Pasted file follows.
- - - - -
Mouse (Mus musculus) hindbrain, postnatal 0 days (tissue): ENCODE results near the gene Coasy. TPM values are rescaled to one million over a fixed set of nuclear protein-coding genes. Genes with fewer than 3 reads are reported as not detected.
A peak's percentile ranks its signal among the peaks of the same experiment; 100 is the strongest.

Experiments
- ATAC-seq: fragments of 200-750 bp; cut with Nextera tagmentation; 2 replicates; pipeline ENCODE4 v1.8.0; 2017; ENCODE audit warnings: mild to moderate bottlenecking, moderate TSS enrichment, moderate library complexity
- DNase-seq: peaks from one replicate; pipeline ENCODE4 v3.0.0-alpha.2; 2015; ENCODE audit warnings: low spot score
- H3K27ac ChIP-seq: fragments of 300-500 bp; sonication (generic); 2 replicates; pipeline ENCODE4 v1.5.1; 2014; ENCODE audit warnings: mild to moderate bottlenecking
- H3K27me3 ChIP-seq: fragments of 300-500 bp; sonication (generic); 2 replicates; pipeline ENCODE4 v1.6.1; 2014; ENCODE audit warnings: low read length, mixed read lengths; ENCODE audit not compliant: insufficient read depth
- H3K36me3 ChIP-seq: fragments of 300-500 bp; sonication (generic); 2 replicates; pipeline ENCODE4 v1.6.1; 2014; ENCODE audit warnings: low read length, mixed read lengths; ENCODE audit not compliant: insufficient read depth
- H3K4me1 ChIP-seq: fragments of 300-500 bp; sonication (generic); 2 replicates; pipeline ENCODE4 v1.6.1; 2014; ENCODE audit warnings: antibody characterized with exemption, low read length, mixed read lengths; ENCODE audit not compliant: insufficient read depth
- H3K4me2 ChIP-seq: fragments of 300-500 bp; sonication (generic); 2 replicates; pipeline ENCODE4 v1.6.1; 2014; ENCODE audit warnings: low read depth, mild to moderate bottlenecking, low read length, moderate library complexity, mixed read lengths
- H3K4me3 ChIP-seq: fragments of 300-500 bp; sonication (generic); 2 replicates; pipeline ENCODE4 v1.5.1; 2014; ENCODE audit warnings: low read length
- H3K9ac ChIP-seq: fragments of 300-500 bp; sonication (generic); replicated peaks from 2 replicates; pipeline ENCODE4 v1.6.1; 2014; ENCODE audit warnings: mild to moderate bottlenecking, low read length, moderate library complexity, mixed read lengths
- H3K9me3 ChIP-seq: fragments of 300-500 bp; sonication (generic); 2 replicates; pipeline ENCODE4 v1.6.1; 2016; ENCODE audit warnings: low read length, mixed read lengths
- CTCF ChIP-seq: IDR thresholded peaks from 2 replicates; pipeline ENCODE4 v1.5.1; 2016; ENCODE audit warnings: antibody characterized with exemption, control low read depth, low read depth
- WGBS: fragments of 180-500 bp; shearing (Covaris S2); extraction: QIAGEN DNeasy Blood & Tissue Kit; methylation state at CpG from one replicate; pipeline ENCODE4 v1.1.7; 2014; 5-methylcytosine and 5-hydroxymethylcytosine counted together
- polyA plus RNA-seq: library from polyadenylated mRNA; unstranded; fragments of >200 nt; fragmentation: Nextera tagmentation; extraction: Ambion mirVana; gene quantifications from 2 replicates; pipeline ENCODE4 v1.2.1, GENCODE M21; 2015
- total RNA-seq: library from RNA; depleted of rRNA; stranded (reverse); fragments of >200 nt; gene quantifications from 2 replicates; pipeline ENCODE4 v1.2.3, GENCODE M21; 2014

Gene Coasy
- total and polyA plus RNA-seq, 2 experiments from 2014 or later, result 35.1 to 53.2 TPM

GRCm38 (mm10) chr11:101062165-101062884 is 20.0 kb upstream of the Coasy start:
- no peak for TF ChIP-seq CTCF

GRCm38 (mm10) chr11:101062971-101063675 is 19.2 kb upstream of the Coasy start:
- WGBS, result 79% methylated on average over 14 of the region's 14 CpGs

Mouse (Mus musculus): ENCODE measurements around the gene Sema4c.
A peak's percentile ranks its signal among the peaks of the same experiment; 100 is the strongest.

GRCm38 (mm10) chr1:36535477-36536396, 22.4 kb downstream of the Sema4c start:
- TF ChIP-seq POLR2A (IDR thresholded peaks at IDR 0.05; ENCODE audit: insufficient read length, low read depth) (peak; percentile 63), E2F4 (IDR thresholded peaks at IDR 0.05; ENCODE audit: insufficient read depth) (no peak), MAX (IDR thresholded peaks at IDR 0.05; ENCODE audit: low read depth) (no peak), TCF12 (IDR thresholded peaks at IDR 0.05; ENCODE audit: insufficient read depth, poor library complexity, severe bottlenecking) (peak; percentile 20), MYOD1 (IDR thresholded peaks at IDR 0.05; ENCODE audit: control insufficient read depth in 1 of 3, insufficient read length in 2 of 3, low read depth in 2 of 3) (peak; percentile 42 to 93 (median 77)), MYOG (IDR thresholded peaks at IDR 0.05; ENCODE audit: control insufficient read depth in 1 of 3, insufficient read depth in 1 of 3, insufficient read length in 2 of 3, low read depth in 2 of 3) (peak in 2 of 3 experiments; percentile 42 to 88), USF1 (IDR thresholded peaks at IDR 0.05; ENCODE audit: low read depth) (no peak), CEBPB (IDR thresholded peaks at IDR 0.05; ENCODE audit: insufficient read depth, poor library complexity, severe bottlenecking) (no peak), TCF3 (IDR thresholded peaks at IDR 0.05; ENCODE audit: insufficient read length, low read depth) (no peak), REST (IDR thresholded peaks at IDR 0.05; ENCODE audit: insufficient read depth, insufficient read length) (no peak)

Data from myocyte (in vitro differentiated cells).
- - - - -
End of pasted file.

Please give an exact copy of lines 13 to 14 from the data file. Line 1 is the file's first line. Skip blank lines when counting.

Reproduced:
- H3K9me3 ChIP-seq: fragments of 300-500 bp; sonication (generic); 2 replicates; pipeline ENCODE4 v1.6.1; 2016; ENCODE audit warnings: low read length, mixed read lengths
- CTCF ChIP-seq: IDR thresholded peaks from 2 replicates; pipeline ENCODE4 v1.5.1; 2016; ENCODE audit warnings: antibody characterized with exemption, control low read depth, low read depth